Hot Meals Warm Hearts in Germany

Tzu Chi volunteers in Europe launched a meal service in Bad Münstereifel, western Germany, in the aftermath of the massive flooding that hit Europe in July 2021. With water, gas, and electricity not yet restored locally, the service won the hearts of residents and disaster response workers alike.

Tzu Chi’s food truck was parked in the town hall square in Bad Münstereifel. A small blackboard on the outside of the truck announced the daily menu. The meal service was offered for nearly a month, with a hundred to 500 meals served each day.

My wife, You Yue-ying (游月英), and I are both Tzu Chi volunteers in Austria. Early on the morning of August 2, 2021, we crossed the border into Germany and at 8 a.m. met up with volunteer Susan Chen (陳樹微). With me at the steering wheel of a nine-person minibus, we set out for Cologne in western Germany.

We hit the periphery of Munich more than an hour later, and immediately became ensnarled in a traffic jam. We traveled very slowly through that area. We turned into the city of Ulm, situated on the river Danube, after noon for lunch. After that short break, we drove for over 300 kilometers (186 miles) before finally arriving in Cologne. It was evening by that time. All told, I drove for 12 hours that day, covering nearly a thousand kilometers (620 miles). I felt good about myself—I’m no longer young, but age has not weakened me.

At 10:30 the next morning, Chen contacted a staffer from the social welfare department of the municipal government of Weilerswist and made an appointment to meet her in a restaurant. She briefed us, a group of volunteers from Austria and several cities in Germany, on the floods that had hit the area two weeks before.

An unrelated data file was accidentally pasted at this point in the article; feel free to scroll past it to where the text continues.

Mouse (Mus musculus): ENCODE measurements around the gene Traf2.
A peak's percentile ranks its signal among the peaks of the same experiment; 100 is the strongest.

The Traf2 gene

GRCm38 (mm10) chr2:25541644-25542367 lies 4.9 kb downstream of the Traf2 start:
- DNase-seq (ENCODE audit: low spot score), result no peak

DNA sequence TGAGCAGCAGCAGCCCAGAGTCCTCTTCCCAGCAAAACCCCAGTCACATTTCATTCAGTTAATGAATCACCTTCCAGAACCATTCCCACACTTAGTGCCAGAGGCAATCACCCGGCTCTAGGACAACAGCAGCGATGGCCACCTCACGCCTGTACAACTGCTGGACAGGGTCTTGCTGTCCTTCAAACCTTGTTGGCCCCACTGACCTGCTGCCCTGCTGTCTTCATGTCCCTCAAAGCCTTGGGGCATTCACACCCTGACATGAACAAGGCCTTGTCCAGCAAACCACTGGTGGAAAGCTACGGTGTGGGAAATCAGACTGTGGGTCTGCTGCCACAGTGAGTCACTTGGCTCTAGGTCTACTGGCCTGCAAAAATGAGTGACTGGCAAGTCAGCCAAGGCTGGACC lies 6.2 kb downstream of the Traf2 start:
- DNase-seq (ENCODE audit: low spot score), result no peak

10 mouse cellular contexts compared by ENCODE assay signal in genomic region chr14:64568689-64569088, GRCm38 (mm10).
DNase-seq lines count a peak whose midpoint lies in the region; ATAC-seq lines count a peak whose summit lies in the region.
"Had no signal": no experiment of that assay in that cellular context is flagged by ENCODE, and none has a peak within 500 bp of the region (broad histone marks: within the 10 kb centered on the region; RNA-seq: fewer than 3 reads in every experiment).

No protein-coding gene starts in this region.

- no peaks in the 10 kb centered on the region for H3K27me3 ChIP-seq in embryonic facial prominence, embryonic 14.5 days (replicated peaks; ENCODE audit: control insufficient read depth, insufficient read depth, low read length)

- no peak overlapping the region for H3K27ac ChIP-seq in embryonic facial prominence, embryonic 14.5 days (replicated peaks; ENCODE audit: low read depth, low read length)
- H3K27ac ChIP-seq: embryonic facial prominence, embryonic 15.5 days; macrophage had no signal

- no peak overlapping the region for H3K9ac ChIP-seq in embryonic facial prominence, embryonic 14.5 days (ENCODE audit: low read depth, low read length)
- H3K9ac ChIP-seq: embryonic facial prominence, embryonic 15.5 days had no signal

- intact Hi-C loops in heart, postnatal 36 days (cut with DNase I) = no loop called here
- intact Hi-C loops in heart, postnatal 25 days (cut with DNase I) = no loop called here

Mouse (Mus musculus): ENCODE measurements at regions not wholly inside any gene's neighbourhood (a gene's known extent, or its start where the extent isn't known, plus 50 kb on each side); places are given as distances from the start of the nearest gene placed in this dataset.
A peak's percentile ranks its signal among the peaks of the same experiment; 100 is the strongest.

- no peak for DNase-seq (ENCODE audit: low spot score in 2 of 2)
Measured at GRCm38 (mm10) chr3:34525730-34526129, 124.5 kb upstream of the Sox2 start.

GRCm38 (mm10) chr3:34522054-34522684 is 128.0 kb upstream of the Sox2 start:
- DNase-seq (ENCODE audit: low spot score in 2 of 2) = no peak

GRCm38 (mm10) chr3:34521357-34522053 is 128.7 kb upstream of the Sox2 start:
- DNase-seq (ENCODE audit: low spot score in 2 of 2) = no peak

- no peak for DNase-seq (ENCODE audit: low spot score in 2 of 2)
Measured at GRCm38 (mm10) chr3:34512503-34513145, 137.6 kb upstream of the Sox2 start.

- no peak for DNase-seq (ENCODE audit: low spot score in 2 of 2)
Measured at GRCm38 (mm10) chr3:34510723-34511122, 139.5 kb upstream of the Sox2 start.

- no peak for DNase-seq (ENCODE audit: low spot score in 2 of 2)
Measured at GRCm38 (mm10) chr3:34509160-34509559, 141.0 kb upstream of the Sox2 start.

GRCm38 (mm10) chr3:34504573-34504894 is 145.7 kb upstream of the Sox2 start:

According to her account, the rain started on July 14, leading to sudden, severe flooding early the next morning. The water rose so fast it was as if a dam was letting out torrents of water. Houses in low-lying areas were immediately swamped, catching local residents completely off guard. Before they could do anything, farmland, roads, embankments, trees, and cars in the area had been wiped out.

Over the next few days, we visited several towns that had been hit hard, including Bad Neuenahr-Ahrweiler and Bad Münstereifel. The devastation we saw was beyond description and left us stunned. Floodwaters had swept along waterways and across roads, washing out the foundations of houses and leaving behind large holes. We saw exposed electric wire lines, natural gas lines, and water pipes. The sidewalks in business districts were a sorry sight, covered in mud and debris. Stores were wrecked, inside and out. Even bridges had been torn apart. Some houses were in such bad shape I wondered if their inhabitants had been able to escape in time.

Western Germany suffered severe flooding in July 2021. A building in a flood-stricken area might appear intact on the outside, but its foundation, having been soaked in floodwaters, was no longer solid and strong, rendering the building unsuitable for habitation.

Many houses were 200 or 300 years old and had been listed as historic places. The materials of which they were constructed were not as durable and strong as those employed in modern buildings. The concrete—or should I say “earth and wheat straw”—in some of their walls simply dissolved in the flood’s onslaught. Walls made of plaster couldn’t withstand the ravages of the floodwaters either. Many ceilings were badly damaged and had caved in as well.